No, the Samaritan woman was not offended. Instead, she becomes the greatest of all the pre-Resurrection evangelists. She sees her encounter with Jesus much as Father John’s description of tres leches cake. She returns to the town and tells everyone about the man she had met while drawing water and does it with such fire that everyone wants to meet Him, to speak to Him, and to hear Him preach.
She came to that well thirsting, expecting what she has always known – that stagnant water at the bottom of the well. Instead, she went away something more. She had become living water, on fire for the Word. Jesus was thirsting also, as we hear. He was thirsting for the conversion of this woman, and all who would hear the word of God.
The woman at the well was an outcast who had a holy longing to belong – to belong to something greater than she had ever known. She was thirsting, and Jesus gave her drink. The people wanted to meet Jesus, not because they knew of who Jesus was, but rather because they trusted the words of this woman in her evangelistic fire, and listened to her, and invited her back into their trust. And then they invited Jesus and the Apostles to stay with them for 2 days and to share the Word.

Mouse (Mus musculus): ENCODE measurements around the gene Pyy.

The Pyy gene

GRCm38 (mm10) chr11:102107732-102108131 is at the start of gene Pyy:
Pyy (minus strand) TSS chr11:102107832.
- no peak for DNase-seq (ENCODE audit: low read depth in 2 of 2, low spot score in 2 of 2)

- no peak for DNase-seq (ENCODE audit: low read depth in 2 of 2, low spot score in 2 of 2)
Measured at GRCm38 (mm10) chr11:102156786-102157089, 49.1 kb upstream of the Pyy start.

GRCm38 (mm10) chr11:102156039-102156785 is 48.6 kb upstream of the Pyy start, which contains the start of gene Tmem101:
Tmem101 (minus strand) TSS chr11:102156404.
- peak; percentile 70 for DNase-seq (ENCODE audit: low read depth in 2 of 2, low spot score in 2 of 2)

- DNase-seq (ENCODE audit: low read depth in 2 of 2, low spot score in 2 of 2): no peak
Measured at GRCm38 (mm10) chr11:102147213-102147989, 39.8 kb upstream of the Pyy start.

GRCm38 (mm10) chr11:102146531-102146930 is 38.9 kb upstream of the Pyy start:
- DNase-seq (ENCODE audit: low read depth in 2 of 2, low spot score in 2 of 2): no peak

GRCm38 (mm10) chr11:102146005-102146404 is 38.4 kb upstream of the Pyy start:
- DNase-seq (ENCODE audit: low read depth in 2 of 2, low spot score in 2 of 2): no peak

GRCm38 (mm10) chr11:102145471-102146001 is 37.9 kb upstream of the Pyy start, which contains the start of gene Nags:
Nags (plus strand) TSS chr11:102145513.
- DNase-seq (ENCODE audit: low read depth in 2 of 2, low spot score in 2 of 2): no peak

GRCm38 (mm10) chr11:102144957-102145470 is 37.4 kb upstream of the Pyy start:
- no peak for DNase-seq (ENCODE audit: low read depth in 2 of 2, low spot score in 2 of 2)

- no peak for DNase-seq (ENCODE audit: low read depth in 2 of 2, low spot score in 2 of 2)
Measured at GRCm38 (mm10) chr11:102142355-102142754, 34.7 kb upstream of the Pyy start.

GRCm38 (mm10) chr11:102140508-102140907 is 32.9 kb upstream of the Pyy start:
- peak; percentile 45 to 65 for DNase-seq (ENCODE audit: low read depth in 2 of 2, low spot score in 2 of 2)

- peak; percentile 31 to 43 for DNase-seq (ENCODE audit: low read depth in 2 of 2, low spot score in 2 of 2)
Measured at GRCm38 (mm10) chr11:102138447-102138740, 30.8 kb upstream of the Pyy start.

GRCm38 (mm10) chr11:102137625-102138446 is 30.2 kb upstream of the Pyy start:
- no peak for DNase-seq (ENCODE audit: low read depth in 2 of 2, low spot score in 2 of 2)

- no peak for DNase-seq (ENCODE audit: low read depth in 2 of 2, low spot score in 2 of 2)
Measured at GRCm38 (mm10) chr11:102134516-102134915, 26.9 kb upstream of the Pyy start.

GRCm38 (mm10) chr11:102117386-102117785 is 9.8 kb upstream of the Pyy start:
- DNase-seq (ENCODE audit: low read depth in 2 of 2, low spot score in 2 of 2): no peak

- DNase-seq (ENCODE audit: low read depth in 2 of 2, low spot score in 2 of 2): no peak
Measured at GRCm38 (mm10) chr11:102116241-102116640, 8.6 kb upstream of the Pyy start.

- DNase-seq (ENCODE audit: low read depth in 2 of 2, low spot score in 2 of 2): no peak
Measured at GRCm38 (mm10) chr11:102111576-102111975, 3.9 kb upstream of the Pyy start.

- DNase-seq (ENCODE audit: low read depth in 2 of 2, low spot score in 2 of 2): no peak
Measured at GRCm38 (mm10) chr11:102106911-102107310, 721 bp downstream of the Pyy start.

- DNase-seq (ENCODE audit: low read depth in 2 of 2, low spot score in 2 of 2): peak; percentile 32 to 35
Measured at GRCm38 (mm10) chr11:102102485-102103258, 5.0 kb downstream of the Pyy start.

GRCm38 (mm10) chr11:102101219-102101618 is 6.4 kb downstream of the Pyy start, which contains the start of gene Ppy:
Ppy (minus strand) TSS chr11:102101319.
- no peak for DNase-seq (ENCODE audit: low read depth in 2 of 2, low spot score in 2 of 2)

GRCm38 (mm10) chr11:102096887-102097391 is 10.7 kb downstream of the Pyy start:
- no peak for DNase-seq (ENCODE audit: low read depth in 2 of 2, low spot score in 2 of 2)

Just stepping into a McDonalds doesn’t make us a hamburger. Just because she married 5 times and lived with a man presently not her husband did not make her bad is the eyes of Jesus. Just because we make mistakes doesn’t make us evil, any more than attending church makes us good.
Next week – the Second Scrutiny – we’re going to hear about the healing of the blind man who is also an outcast from society, believed to be unclean, simply because he was born blind. But Jesus, once again, is going to stand the world on its head, and another with a holy longing is allowed to enter society and a state of belonging.
Do you thirst? Do you hunger for Christ? When we speak of the Eucharist, we should all speak as Father John speaks of tres leches cake – with such love, such wonder, such desire that everyone who hears us speak wants what we have. That’s what the woman at the well did. Today is our chance. Our chance to experience a new and beautiful state of belonging.
*The Scrutinies are very special rites that are celebrated on the middle three Sundays of Lent, at liturgies where the Elect are present. The Elect are those in our midst who are preparing for Baptism.
At least that’s what I heard Him say…